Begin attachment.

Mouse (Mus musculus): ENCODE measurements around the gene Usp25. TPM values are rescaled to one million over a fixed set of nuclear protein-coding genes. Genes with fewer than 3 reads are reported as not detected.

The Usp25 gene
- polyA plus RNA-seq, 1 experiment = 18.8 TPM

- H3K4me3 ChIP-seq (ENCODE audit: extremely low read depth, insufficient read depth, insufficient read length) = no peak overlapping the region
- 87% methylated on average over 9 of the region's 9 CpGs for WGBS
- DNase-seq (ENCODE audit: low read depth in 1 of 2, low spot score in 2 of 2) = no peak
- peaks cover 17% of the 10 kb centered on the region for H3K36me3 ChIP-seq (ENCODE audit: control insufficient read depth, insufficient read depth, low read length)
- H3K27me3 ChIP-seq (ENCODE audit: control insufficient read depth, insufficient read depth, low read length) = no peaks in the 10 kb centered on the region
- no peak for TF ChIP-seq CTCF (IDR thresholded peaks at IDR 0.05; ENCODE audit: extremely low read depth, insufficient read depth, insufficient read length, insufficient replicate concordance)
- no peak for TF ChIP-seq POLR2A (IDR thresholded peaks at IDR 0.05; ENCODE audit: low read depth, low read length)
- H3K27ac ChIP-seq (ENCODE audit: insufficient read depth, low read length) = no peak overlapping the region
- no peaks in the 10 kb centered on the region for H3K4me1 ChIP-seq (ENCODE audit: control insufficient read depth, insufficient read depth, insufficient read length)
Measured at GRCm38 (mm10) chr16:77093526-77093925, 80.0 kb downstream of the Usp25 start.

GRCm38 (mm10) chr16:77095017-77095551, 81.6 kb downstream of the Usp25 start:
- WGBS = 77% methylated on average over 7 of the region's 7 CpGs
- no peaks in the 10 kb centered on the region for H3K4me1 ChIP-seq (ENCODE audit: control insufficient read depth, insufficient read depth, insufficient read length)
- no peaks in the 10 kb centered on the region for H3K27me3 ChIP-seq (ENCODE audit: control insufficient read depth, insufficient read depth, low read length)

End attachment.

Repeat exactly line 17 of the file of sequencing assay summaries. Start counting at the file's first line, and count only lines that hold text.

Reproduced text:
- no peaks in the 10 kb centered on the region for H3K27me3 ChIP-seq (ENCODE audit: control insufficient read depth, insufficient read depth, low read length)